Who is Sergio Machado? For Brazil insiders, the name should sound familiar. Sergio's father (of the same name), a politician-turned-oil-executive, was recently on the front page due to testifying against top lawmakers in a corruption scandal. The son claimed in a court statement that he had no knowledge of his father's financial dealings and had a distant relationship with his family.
The elder Machado recently admitted to passing along 100 million reais (about $30m USD) in kickbacks to political campaigns as part of a plea bargain, and will be fined 75 million reais (~$22m). He will be under house arrest at a mansion in Fortaleza and his son will pay about $8 million of his fine.
According to a leaked income tax statement, the younger Machado is one of Credit Suisse Group AG's highest paid employees, at $14 million. The total includes deferred bonuses from previous years. This leak has drawn widespread local attention and represents collateral damage in a nation that's in the midst of a political and economic downfall. Market insiders are skeptical of his earnings amidst Brazil's collapsing stock and bond markets.
After 17 years with the bank, Machado left Credit Suisse in April during global cutbacks. Under his watch as head of fixed income, Credit Suisse lent $1.27 billion to Minas Gerais State in 2013 and sold it to investors a month later for a $116 million profit. In 2015, Credit Suisse material risk takers averaged about $1.7 million. Rob Shafir, the American chairman, earned the most, with $8.2m, more than the bank's incoming CEO Tidjane Thiam, who earned $4.7m for his first six months on the job.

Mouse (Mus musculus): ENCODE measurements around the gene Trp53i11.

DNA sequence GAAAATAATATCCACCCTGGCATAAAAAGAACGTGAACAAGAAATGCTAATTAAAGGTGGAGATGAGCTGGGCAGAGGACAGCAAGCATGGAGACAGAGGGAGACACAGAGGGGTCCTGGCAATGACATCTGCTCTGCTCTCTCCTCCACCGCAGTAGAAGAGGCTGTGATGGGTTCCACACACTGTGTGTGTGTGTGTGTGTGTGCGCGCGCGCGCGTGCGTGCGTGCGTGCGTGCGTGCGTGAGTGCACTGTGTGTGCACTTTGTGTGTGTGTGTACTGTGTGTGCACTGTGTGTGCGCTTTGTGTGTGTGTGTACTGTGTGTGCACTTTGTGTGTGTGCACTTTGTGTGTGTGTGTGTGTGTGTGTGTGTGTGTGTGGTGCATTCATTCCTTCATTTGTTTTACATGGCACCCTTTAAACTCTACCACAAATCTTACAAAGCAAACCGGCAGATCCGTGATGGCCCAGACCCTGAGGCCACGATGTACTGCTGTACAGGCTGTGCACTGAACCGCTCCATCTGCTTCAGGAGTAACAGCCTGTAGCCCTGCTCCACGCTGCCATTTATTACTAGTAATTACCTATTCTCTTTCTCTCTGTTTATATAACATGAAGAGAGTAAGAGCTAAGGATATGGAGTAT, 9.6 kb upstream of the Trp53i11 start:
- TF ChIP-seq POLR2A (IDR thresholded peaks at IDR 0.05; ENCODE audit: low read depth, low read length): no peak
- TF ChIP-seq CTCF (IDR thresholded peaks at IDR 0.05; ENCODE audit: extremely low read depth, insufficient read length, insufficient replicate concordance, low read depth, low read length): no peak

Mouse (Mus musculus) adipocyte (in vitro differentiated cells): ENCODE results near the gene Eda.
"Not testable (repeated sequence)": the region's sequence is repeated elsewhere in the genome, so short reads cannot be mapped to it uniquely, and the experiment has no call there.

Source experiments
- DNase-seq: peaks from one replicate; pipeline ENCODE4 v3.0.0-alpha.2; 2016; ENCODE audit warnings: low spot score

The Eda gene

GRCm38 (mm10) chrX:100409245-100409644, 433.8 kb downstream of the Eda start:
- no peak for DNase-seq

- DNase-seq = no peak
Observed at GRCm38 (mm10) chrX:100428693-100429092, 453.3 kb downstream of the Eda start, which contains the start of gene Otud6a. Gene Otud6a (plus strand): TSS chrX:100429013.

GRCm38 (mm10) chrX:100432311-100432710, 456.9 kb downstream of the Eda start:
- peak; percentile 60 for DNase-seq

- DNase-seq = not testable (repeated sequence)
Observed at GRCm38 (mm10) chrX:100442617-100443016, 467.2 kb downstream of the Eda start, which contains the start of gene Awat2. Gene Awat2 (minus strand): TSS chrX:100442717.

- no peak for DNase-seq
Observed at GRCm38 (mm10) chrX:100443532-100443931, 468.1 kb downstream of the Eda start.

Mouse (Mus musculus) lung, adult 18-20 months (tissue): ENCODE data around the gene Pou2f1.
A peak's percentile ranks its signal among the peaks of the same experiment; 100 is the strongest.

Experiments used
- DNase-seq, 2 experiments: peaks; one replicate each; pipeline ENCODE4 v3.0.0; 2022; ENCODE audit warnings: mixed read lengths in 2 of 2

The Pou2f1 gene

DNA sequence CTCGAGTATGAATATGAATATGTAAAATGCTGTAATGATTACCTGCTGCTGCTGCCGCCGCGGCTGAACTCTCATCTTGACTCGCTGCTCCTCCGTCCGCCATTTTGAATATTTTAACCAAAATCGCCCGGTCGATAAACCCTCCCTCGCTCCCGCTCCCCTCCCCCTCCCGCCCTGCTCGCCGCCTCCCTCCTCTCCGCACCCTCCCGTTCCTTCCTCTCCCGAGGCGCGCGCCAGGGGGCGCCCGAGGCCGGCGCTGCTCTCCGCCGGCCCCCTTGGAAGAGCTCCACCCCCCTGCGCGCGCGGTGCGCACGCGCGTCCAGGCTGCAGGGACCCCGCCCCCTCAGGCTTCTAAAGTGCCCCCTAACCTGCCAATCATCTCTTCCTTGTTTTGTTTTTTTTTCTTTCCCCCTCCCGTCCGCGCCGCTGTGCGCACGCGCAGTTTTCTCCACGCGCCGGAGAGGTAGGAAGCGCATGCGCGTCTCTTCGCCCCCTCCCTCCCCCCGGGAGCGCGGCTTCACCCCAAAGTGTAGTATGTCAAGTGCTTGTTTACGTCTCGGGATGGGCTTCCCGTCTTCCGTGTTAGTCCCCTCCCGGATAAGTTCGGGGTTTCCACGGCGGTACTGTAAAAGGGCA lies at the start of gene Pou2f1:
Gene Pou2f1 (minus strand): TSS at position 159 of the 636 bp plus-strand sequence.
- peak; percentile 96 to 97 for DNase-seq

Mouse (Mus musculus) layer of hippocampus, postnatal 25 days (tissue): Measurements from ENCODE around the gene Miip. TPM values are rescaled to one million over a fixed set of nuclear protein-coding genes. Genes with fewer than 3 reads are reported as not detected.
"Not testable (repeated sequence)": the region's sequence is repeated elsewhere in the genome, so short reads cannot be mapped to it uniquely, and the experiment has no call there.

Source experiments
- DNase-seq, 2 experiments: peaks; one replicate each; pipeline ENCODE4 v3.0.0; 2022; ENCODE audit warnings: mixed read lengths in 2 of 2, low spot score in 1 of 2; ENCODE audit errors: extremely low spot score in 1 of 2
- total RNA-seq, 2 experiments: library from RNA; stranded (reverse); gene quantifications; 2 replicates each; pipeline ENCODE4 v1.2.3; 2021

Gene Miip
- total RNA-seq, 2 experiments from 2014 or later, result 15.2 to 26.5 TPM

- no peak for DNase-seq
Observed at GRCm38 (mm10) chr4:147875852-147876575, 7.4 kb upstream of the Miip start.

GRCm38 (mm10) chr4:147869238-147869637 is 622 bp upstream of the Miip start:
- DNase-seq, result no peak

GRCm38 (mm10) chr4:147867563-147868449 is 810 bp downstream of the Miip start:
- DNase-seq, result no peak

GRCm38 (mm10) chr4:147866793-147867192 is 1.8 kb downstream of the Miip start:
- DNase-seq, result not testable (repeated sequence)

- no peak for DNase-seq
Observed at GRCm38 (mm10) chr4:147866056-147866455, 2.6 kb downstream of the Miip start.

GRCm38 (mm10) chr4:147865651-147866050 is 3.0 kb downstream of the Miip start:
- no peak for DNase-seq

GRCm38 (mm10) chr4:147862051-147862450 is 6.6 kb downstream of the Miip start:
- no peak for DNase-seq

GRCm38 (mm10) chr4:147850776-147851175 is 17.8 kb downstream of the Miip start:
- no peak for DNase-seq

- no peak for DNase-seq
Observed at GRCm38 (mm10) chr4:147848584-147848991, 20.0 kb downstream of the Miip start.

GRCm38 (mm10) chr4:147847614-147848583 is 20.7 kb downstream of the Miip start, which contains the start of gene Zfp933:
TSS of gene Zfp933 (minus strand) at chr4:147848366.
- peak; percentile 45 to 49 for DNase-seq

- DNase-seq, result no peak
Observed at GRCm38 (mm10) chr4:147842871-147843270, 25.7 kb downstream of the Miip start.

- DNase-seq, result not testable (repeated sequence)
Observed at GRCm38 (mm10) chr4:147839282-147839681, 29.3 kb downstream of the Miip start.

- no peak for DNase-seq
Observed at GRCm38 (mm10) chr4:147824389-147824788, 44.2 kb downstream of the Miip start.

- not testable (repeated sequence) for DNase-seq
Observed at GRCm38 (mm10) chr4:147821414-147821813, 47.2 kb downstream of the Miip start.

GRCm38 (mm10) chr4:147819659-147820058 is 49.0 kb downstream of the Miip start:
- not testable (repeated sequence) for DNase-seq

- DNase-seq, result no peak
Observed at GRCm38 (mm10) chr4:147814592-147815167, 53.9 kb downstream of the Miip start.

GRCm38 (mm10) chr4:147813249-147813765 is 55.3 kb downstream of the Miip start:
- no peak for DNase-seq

Tidjane Thiam took over as CEO of Credit Suisse, after Brady Dougan, in July of last year. Market conditions in Europe have been difficult for Credit Suisse and other banks since his takeover. Their stock has dropped by over fifty percent to a low of $12.25. Thiam has been vocal about revising the bank's risky model of capital-intensive trading and banking businesses. He is in favor of providing a range of financial services to wealthy clients in emerging markets.
There is plenty of turmoil within Credit Suisse. Many are criticizing Thiam for not subjecting himself to the same sacrifices that they would be making with the new model. Even his supporters have begun to doubt his ability to communicate with his employees and push through difficult changes.
Thiam dismissed hedge fund speculation on another capital increase due to restructuring and operational losses. As part of his overhaul, he raised $6.3 billion, while eliminating thousands of jobs and cutting back securities to focus on wealth management. Many senior-level employees are planning to leave, including Shafir, who recently stepped down from the executive board.
Thiam plans to visit clients and investors in major cities next month to talk about his plans.